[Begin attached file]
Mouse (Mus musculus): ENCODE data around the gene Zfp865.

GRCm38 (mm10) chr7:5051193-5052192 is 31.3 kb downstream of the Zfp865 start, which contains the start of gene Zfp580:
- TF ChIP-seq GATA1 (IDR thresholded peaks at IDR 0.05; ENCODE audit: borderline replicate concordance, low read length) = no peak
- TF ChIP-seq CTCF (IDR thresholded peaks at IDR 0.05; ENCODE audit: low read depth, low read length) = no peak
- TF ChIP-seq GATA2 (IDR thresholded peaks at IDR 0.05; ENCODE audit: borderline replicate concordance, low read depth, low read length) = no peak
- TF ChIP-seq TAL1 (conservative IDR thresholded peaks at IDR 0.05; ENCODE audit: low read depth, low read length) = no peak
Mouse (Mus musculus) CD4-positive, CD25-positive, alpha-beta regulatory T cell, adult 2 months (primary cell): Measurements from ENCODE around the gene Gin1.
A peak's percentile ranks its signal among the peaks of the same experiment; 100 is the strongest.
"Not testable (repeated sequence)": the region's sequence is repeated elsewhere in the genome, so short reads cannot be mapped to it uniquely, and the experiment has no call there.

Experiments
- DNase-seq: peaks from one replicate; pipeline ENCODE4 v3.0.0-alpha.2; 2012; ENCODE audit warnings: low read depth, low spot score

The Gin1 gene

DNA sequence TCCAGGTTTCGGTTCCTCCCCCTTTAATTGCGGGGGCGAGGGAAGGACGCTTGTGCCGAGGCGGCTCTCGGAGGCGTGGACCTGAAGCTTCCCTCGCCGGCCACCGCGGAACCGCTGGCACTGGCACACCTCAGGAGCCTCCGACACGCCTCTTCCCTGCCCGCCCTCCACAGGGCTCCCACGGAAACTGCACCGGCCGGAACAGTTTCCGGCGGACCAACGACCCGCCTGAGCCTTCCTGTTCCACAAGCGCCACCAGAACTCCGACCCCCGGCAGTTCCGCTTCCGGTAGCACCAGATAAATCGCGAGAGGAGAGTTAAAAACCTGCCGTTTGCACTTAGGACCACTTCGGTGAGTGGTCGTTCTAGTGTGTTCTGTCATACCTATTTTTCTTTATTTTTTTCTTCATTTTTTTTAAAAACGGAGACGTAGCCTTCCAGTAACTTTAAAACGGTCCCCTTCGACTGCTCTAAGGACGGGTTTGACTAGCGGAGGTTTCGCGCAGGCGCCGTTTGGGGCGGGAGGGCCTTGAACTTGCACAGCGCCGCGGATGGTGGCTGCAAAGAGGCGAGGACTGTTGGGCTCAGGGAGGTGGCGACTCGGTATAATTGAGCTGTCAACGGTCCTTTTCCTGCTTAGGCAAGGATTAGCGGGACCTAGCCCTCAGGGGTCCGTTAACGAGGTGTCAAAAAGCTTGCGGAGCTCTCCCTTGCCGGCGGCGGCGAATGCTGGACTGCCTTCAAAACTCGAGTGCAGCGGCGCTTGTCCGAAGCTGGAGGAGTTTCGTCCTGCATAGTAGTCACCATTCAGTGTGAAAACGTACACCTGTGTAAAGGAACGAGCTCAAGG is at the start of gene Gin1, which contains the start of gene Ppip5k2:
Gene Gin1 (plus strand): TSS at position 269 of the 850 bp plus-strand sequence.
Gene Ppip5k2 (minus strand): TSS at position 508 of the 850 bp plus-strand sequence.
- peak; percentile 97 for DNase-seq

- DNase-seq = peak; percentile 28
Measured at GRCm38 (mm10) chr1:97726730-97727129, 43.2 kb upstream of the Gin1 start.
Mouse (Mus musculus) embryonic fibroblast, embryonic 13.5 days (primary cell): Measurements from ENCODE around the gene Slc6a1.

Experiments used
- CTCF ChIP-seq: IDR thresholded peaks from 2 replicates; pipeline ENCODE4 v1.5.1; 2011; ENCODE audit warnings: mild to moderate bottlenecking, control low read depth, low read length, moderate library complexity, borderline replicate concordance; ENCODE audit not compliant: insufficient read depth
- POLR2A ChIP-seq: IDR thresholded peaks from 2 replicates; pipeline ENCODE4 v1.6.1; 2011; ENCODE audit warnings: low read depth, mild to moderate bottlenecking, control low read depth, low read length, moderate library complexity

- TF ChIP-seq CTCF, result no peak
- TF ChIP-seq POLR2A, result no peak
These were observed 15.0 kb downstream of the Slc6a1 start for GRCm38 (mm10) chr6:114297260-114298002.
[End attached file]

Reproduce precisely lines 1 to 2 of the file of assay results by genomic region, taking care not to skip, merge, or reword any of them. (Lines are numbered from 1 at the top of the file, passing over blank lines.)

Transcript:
Mouse (Mus musculus): ENCODE data around the gene Zfp865.

GRCm38 (mm10) chr7:5051193-5052192 is 31.3 kb downstream of the Zfp865 start, which contains the start of gene Zfp580: